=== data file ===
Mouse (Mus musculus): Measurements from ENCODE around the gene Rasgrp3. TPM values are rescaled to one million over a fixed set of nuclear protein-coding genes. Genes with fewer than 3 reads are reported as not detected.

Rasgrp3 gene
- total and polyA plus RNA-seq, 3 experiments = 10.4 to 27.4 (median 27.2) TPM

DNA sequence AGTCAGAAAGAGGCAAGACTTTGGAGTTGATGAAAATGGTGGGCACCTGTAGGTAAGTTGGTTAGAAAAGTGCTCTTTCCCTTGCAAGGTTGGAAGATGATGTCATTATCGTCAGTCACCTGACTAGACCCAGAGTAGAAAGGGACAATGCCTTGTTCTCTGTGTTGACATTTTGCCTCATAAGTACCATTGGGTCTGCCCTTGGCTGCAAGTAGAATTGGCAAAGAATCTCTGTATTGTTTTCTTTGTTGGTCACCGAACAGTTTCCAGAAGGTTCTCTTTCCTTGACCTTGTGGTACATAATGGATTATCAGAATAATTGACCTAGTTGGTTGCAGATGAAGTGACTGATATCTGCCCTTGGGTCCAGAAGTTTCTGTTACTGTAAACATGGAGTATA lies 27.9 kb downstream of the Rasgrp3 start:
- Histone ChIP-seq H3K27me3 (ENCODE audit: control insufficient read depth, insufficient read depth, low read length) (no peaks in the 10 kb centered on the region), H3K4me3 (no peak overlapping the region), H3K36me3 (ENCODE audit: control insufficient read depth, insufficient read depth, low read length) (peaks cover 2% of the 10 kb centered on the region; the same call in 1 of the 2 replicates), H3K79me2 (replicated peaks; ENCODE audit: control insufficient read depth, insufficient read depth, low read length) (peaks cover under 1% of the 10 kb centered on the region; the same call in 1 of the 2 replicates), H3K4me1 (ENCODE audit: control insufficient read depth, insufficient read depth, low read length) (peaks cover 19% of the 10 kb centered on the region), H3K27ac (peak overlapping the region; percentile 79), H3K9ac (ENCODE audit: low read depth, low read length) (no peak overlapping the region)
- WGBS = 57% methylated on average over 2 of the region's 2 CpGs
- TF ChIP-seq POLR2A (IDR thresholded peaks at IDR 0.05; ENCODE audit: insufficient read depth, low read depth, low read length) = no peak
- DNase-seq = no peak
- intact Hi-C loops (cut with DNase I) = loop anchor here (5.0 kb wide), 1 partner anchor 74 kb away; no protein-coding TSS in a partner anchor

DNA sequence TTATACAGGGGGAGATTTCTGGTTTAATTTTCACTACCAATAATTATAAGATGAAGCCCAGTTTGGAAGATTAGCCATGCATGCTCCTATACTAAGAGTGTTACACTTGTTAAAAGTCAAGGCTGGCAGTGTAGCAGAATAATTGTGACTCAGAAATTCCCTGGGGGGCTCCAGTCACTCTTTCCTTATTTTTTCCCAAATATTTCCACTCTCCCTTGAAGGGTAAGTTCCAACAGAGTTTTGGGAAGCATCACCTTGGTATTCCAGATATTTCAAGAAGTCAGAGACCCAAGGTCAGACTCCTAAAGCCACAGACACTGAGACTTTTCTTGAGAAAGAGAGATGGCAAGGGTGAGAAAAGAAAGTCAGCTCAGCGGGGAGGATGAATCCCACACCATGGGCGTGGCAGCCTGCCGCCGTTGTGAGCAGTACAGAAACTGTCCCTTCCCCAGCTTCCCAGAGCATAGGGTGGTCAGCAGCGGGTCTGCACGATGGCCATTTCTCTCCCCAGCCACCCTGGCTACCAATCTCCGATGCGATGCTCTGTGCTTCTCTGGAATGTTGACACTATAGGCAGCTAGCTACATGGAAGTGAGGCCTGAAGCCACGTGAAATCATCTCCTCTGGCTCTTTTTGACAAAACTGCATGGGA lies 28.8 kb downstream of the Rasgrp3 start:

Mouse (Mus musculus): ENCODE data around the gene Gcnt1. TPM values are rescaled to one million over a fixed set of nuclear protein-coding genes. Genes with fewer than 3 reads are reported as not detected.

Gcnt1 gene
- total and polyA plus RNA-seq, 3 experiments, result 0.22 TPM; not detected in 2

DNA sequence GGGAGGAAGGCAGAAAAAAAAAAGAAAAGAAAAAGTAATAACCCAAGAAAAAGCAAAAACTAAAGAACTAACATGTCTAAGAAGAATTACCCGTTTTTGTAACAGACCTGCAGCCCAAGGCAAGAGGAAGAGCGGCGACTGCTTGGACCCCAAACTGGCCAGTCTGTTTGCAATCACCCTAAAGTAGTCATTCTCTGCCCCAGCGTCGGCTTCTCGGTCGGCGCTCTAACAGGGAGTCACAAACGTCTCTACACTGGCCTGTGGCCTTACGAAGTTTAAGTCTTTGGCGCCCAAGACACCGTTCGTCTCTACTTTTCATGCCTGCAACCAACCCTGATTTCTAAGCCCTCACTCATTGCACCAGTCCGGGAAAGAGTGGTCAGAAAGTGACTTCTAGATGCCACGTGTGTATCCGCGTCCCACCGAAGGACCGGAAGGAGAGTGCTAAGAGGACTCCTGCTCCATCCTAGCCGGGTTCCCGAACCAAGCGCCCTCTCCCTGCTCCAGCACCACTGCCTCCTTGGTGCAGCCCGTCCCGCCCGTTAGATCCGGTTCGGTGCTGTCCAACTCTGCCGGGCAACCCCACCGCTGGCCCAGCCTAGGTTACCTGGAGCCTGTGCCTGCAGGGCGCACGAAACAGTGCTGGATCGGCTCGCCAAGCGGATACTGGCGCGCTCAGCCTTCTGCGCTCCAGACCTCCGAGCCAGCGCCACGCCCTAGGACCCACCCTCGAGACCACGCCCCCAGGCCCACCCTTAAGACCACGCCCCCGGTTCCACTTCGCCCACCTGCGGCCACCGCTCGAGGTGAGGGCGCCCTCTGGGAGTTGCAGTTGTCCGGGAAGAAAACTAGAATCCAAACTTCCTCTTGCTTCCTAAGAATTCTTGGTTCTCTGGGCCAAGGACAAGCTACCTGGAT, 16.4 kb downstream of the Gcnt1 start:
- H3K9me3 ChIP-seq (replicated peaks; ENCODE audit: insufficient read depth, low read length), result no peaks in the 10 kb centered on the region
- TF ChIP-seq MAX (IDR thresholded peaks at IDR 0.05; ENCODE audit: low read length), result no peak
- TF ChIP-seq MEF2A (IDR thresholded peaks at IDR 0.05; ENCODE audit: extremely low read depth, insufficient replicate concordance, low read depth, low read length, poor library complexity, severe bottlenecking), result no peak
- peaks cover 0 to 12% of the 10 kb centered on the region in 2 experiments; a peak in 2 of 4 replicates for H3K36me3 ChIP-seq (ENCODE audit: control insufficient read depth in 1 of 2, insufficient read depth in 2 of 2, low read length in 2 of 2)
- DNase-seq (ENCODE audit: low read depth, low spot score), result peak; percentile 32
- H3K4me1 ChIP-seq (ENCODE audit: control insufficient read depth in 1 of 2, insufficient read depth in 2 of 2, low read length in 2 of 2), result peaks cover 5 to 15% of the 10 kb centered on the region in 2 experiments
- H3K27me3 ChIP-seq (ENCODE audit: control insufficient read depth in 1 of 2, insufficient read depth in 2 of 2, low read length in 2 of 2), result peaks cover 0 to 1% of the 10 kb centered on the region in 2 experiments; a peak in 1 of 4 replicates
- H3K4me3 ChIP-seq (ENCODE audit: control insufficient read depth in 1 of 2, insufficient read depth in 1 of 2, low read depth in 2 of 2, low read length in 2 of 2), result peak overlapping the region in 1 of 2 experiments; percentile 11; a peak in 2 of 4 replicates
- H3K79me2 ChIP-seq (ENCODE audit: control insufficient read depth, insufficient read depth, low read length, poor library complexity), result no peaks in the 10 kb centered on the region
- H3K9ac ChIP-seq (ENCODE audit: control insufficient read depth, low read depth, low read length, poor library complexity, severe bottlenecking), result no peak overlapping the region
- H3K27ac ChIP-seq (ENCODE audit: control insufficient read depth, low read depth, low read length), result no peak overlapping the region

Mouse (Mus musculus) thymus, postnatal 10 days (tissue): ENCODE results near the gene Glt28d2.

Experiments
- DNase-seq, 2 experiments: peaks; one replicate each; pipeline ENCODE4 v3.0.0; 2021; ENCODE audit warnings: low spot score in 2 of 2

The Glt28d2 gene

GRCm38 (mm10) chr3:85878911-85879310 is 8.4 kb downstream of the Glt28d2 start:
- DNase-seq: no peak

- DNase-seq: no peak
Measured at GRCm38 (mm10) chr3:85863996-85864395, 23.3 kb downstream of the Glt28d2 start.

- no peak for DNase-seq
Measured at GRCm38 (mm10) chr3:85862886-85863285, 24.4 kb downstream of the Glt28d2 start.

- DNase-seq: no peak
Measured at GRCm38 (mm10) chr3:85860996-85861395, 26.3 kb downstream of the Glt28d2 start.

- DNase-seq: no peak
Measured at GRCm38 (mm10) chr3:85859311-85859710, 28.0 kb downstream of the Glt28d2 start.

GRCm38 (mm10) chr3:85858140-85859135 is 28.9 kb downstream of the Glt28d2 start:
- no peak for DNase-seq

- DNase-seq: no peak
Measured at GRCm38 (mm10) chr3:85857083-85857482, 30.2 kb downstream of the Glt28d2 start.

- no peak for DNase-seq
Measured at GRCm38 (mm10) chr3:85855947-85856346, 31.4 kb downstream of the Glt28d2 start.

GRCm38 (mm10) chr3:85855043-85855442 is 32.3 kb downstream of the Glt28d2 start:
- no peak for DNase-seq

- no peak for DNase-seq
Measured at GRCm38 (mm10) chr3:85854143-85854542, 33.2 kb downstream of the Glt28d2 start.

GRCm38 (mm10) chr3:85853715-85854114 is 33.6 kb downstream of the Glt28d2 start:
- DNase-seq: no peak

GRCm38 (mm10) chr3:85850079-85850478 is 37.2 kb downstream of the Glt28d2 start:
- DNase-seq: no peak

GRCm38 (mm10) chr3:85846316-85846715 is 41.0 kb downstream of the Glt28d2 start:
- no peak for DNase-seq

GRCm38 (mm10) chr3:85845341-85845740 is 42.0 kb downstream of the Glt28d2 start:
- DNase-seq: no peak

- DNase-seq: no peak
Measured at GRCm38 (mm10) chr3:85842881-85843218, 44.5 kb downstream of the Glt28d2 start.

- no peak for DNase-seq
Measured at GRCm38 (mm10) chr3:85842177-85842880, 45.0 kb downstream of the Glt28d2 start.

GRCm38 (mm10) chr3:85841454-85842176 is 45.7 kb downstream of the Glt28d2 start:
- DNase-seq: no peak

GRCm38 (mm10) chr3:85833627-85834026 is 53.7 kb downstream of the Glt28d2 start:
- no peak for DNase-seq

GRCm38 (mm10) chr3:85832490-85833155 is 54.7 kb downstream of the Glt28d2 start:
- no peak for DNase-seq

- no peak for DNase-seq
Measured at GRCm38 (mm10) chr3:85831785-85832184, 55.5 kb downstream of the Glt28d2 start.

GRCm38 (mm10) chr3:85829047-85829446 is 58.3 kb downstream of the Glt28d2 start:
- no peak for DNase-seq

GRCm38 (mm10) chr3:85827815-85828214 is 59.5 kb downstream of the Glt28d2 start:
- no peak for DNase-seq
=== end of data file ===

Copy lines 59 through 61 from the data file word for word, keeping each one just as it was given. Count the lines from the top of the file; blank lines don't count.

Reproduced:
Measured at GRCm38 (mm10) chr3:85842881-85843218, 44.5 kb downstream of the Glt28d2 start.

- no peak for DNase-seq
Measured at GRCm38 (mm10) chr3:85842177-85842880, 45.0 kb downstream of the Glt28d2 start.